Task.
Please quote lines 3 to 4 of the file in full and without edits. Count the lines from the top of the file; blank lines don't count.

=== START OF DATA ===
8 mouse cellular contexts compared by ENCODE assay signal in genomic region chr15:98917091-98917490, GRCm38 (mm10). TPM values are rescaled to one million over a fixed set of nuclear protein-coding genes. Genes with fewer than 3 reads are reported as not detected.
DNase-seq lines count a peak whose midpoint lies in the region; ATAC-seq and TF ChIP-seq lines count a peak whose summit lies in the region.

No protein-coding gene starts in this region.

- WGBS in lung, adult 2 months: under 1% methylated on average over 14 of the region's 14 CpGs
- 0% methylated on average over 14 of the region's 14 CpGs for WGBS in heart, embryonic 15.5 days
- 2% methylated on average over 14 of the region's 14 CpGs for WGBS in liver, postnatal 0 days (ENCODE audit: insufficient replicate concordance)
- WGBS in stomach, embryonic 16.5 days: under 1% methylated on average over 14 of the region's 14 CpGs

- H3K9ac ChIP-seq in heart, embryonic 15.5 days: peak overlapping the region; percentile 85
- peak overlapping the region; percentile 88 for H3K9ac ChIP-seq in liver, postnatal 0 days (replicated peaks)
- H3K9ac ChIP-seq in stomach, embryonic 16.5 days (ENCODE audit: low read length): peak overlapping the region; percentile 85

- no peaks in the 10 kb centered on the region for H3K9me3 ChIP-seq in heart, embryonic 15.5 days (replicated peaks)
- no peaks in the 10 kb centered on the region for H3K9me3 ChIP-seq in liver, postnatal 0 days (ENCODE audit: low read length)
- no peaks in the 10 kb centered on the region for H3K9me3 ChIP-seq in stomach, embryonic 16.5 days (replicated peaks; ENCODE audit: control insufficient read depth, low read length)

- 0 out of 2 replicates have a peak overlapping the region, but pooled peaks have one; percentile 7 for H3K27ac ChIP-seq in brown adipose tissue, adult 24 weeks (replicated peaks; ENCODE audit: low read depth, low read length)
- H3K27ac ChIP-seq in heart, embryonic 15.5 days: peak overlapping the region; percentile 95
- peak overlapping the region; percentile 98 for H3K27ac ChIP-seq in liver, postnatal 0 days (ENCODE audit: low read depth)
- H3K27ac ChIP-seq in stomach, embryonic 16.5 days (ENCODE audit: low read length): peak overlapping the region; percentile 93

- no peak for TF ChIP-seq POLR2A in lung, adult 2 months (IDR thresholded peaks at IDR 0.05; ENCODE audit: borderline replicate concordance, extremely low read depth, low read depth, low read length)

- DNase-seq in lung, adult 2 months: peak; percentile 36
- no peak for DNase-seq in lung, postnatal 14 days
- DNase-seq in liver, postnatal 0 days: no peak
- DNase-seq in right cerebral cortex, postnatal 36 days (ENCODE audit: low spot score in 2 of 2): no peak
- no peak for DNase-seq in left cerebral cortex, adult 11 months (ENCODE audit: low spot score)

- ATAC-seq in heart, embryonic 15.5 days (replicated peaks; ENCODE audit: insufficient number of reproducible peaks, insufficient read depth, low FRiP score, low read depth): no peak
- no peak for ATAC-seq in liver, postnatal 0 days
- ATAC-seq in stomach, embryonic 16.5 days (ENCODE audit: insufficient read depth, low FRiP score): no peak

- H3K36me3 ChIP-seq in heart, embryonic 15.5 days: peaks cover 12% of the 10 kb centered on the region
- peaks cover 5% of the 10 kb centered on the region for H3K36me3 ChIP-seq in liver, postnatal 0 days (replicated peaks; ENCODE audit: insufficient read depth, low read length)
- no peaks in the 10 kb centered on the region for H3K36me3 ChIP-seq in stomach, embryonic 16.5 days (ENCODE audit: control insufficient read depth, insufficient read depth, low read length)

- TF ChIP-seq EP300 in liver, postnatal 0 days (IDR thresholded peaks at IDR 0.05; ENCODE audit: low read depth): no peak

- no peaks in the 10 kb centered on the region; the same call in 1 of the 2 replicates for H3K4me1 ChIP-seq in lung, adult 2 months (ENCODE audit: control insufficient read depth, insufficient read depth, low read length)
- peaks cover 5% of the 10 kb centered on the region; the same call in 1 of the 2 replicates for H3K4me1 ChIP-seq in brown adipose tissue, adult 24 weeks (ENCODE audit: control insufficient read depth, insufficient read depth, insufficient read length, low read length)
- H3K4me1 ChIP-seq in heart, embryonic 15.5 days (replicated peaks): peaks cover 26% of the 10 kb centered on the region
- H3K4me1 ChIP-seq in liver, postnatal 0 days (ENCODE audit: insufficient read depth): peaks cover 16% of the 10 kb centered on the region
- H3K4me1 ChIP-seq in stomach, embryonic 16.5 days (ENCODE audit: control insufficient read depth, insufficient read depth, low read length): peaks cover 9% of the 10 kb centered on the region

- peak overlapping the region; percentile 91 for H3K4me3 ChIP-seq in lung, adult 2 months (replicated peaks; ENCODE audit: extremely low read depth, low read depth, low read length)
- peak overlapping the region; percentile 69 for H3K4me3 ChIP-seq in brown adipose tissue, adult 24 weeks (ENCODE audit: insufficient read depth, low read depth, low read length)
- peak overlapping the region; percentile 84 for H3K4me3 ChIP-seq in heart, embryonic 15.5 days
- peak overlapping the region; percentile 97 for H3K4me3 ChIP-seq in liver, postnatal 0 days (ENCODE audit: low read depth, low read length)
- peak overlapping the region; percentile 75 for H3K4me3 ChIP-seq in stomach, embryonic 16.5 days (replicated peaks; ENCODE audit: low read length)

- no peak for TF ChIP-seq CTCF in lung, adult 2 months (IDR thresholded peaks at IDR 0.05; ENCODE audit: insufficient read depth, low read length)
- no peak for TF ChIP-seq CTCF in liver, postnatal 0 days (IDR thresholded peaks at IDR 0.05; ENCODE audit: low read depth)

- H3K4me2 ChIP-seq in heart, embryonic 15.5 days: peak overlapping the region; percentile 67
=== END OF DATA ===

No protein-coding gene starts in this region.

- WGBS in lung, adult 2 months: under 1% methylated on average over 14 of the region's 14 CpGs